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Where do DSWs work?

Discussion in 'Psychology [Psy.D. / Ph.D.]' started by BlackSkirtTetra, 04.21.12.

  1. BlackSkirtTetra

    BlackSkirtTetra

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    This might sound like a stupid or simple question, but I want to know--where do DSWs work, and in what context is their work something that a qualified MSW/LCSW couldn't do?

    I know I've read or heard a few times of people pursuing their DSW, but I don't understand why, and how it is unique from the PhD in Social Work or the MSW with the LCSW.

    Care to clear this up?
  2. Vasa Lisa

    Vasa Lisa

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    A quick google search found this.

    http://www.naddssw.org/pages/wp-con...SW-Degree-Task-Force-Report-April-16-2011.pdf

    I was clearly incorrect in my other reply about the DSW. Interesting the parallels with other professions re: advantages of post Masters education.

    Great question! For those in MSW programs I am now curious if your faculty are MSW and if you are in a clinical track are they also LCSWs? And if their training is at the doctoral level are they also LCSWs?

    All new counseling faculty at my local universities must have the LPC and the movement is away from hiring folks with psychology advanced degrees who are not also LPCs.

    Your question raises valuable additional questions about professional identity.
  3. BlackSkirtTetra

    BlackSkirtTetra

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    I checked my university's webpage, and 100% of my faculty (over 40 people) are MSSW/LCSWs or PhDs. There are zero DSWs.

    This is to be expected, though. The DSW has never been marketed as a teaching or research degree but, rather, as an "advanced practice" degree. However, that's the MSSW/LCSW are!
    Last edited: 04.22.12
  4. Qwerk

    Qwerk Forensic LMSW

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    The only D.S.W.s or D.S.W. candidates that I've known are professors at social work schools.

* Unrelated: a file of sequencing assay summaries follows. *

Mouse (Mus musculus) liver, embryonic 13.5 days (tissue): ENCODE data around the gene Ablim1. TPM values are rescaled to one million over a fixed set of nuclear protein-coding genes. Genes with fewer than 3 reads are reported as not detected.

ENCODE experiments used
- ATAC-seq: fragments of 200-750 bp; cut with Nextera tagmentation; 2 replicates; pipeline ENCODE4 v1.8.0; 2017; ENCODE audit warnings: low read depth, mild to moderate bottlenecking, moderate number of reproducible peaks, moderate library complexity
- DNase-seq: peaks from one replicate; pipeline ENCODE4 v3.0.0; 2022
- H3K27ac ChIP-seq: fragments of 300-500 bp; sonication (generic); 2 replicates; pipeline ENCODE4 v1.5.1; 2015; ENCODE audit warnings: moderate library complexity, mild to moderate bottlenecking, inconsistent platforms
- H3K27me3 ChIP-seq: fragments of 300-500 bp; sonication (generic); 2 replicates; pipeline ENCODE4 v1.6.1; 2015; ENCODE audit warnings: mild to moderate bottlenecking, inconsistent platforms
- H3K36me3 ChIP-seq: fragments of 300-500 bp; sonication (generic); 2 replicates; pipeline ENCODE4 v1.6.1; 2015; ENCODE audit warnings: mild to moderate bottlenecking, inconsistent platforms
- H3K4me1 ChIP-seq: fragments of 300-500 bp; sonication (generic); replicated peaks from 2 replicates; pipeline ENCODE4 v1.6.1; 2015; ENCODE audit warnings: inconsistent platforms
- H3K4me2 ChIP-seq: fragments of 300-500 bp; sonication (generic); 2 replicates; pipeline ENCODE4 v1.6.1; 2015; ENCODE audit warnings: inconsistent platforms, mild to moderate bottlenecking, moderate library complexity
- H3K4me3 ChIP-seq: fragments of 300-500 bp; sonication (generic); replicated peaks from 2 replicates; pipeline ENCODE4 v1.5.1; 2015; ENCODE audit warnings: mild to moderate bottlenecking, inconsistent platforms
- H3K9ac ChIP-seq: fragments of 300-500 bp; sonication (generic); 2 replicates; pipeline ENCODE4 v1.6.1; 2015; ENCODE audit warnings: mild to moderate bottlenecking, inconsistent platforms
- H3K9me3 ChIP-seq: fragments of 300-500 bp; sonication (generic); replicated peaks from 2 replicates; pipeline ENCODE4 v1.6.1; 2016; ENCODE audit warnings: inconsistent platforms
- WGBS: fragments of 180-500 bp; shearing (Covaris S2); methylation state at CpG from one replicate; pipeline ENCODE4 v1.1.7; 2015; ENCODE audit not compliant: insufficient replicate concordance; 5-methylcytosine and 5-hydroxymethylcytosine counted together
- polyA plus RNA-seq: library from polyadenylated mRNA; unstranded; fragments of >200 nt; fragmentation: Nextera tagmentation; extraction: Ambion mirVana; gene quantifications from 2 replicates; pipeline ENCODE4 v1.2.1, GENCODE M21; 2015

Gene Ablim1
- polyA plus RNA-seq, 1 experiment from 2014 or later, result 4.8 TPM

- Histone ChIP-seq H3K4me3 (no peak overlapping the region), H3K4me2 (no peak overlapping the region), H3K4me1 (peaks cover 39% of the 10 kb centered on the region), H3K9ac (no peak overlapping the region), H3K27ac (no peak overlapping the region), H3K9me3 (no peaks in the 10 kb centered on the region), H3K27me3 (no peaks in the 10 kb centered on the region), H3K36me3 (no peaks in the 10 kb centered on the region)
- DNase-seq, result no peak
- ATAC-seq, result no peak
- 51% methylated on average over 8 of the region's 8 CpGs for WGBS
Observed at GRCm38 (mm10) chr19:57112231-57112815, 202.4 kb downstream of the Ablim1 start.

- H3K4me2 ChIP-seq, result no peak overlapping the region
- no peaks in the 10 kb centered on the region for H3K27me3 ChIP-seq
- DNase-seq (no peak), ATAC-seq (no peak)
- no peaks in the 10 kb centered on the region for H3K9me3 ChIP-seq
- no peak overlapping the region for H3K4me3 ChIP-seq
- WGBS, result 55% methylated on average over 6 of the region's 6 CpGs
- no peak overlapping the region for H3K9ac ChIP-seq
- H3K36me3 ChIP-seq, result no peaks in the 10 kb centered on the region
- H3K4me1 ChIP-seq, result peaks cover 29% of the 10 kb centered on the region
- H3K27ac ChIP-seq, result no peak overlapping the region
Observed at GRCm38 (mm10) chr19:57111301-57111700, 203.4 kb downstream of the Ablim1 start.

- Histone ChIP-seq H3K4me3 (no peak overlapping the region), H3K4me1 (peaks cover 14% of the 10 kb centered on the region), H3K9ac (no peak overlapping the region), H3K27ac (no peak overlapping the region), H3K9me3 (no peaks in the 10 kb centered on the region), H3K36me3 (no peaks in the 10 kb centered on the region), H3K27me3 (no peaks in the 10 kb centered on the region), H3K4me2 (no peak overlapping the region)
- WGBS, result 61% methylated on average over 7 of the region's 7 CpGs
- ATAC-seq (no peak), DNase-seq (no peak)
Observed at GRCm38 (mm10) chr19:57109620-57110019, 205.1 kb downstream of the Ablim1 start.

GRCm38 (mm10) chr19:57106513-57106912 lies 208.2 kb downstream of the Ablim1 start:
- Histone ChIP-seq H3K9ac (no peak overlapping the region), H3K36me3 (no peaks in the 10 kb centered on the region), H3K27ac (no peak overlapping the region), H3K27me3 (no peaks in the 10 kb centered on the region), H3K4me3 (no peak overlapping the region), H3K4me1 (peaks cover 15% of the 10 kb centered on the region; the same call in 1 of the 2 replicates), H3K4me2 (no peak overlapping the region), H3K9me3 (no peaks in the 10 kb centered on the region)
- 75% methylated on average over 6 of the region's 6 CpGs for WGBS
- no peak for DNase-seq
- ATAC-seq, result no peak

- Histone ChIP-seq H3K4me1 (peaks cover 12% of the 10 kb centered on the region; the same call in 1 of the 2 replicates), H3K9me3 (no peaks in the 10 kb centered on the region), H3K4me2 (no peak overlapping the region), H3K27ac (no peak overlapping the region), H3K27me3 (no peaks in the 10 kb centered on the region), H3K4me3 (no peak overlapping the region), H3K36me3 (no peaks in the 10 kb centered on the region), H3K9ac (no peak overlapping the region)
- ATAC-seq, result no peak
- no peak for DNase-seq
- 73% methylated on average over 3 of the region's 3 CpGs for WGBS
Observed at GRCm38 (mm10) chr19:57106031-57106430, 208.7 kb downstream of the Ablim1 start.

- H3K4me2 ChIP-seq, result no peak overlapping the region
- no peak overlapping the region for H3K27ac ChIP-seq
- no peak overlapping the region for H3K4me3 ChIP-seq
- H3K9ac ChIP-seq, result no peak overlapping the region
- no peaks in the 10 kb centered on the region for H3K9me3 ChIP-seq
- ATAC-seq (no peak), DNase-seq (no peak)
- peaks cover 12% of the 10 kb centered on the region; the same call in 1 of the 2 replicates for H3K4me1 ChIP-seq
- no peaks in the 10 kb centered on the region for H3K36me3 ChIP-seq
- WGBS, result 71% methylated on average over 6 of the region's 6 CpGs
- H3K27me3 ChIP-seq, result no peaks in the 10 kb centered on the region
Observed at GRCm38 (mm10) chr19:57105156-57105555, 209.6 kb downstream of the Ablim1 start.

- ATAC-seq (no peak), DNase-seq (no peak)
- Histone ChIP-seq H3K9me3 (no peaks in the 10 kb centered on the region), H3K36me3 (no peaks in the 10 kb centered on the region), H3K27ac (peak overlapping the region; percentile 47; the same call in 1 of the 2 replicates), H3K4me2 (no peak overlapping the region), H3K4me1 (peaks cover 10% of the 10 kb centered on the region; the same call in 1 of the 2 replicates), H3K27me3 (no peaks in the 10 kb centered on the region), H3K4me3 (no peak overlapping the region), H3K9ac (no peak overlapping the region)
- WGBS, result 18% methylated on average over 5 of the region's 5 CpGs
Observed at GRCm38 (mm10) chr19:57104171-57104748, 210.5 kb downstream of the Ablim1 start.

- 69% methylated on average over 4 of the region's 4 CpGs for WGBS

5. PhDstudent1982

    PhDstudent1982

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    DSW programs are quite rare today. Most that were in existence in the '70's and '80's have transformed into PhD programs.

    In theory, DSW's can work in the same environments that PhD's can.
  6. PhDstudent1982

    PhDstudent1982

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    one if the reasons DSWs were once popular was because the MSW was the terminal degree, and when social work decided to tread into the doctoral realm, PhDs were a hard sell for universities. Given that a DSW is a professional degree, it is a much easier program to develop and administer because it can skip a lot of the red tape that is paved along the PhD path. PhD's are normally granted and administered at the university level, not the department or school level, so all programs have general requirements they have to meet (i.e. GRE, selectivity, funding, etc.). With DSW's, they are created and administered solely by social work schools and departments, and thus have much more control over the coursework offered, etc. When doctoral programs were first introduced, no one knew what a PhD in social work was supposed to look like, so it was difficult to get the university graduate schools to sign off on them. So, universities created DSW programs instead.

    This is also why DSW programs, like PsyD programs, don't have the same level of funding as PhD programs. Because PhD programs are administered through the university graduate school, they all compete for the same funding, across disciplines. With professional degrees, the only funding generally comes from the academic unit.

    So, for example, my Alma Matter has a PhD program in social work. It took them nearly 25 years of work to get the program off the ground. The program, while being a social work Phd, is actually granted not by the school of social work, but by the university graduate school. This ensures that all PhD's from the university are on par with each other, regardless of discipline. The students complete their coursework through the school of social work, but the degree is actually administered through the university grad school. A DSW, on the other hand, would be solely administered by the school of social work, given that it is a professional degree. Similar to the MD.
  7. BlackSkirtTetra

    BlackSkirtTetra

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    That's really helpful. Thank you. There's a school in TN that offers BOTH the PhD and the DSW. That seems so strange to me.
  8. Vasa Lisa

    Vasa Lisa

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    Great information you have shared here and welcome to SDN. I hope you stick around and share your insights and knowledge here. Your post helped me make sense of a lot of the controversy with for-profit schools and the PsyD.

    My alma mater (state school) offers several advanced degrees through the graduate school and through the college of psychology - MA, MEd, EdS, PsyD and PhD! The PhD was by far the hardest one to have approved. It took years and years of hard work and lots of wrangling with the state council of higher ed.
  9. BlackSkirtTetra

    BlackSkirtTetra

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    Last edited: 04.24.12

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